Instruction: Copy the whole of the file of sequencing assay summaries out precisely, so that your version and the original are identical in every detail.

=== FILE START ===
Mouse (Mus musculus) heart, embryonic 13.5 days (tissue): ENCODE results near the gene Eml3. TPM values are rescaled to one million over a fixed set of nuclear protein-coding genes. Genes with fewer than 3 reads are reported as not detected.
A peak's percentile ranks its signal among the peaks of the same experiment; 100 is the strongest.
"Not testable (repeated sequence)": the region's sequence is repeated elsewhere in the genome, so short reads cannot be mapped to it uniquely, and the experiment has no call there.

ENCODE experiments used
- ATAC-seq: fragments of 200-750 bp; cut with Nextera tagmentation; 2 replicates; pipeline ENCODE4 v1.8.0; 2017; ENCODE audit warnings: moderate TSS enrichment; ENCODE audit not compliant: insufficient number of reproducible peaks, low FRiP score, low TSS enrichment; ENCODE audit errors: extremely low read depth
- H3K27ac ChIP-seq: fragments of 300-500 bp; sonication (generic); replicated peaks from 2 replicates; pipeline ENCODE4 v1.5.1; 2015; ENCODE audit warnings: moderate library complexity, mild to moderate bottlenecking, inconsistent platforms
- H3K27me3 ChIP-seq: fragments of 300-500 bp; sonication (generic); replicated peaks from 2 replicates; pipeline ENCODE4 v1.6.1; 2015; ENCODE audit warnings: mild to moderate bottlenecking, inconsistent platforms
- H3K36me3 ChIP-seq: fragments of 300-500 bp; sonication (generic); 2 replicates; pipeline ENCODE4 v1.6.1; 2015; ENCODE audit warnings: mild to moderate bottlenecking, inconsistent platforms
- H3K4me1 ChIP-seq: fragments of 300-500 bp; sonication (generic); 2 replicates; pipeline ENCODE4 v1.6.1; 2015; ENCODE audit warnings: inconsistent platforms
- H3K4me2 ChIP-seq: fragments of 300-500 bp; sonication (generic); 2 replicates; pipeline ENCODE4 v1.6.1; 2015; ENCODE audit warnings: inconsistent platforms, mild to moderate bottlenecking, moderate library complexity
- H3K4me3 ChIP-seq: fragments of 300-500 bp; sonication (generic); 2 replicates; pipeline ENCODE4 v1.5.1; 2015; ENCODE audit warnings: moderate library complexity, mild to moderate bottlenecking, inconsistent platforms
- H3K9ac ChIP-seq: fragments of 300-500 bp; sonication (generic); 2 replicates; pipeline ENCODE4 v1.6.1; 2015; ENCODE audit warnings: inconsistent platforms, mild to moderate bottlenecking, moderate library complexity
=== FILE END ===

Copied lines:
Mouse (Mus musculus) heart, embryonic 13.5 days (tissue): ENCODE results near the gene Eml3. TPM values are rescaled to one million over a fixed set of nuclear protein-coding genes. Genes with fewer than 3 reads are reported as not detected.
A peak's percentile ranks its signal among the peaks of the same experiment; 100 is the strongest.
"Not testable (repeated sequence)": the region's sequence is repeated elsewhere in the genome, so short reads cannot be mapped to it uniquely, and the experiment has no call there.

ENCODE experiments used
- ATAC-seq: fragments of 200-750 bp; cut with Nextera tagmentation; 2 replicates; pipeline ENCODE4 v1.8.0; 2017; ENCODE audit warnings: moderate TSS enrichment; ENCODE audit not compliant: insufficient number of reproducible peaks, low FRiP score, low TSS enrichment; ENCODE audit errors: extremely low read depth
- H3K27ac ChIP-seq: fragments of 300-500 bp; sonication (generic); replicated peaks from 2 replicates; pipeline ENCODE4 v1.5.1; 2015; ENCODE audit warnings: moderate library complexity, mild to moderate bottlenecking, inconsistent platforms
- H3K27me3 ChIP-seq: fragments of 300-500 bp; sonication (generic); replicated peaks from 2 replicates; pipeline ENCODE4 v1.6.1; 2015; ENCODE audit warnings: mild to moderate bottlenecking, inconsistent platforms
- H3K36me3 ChIP-seq: fragments of 300-500 bp; sonication (generic); 2 replicates; pipeline ENCODE4 v1.6.1; 2015; ENCODE audit warnings: mild to moderate bottlenecking, inconsistent platforms
- H3K4me1 ChIP-seq: fragments of 300-500 bp; sonication (generic); 2 replicates; pipeline ENCODE4 v1.6.1; 2015; ENCODE audit warnings: inconsistent platforms
- H3K4me2 ChIP-seq: fragments of 300-500 bp; sonication (generic); 2 replicates; pipeline ENCODE4 v1.6.1; 2015; ENCODE audit warnings: inconsistent platforms, mild to moderate bottlenecking, moderate library complexity
- H3K4me3 ChIP-seq: fragments of 300-500 bp; sonication (generic); 2 replicates; pipeline ENCODE4 v1.5.1; 2015; ENCODE audit warnings: moderate library complexity, mild to moderate bottlenecking, inconsistent platforms
- H3K9ac ChIP-seq: fragments of 300-500 bp; sonication (generic); 2 replicates; pipeline ENCODE4 v1.6.1; 2015; ENCODE audit warnings: inconsistent platforms, mild to moderate bottlenecking, moderate library complexity